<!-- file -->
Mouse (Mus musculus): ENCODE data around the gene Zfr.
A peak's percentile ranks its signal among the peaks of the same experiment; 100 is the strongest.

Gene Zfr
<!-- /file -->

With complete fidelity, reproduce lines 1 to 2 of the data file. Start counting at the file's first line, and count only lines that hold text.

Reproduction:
Mouse (Mus musculus): ENCODE data around the gene Zfr.
A peak's percentile ranks its signal among the peaks of the same experiment; 100 is the strongest.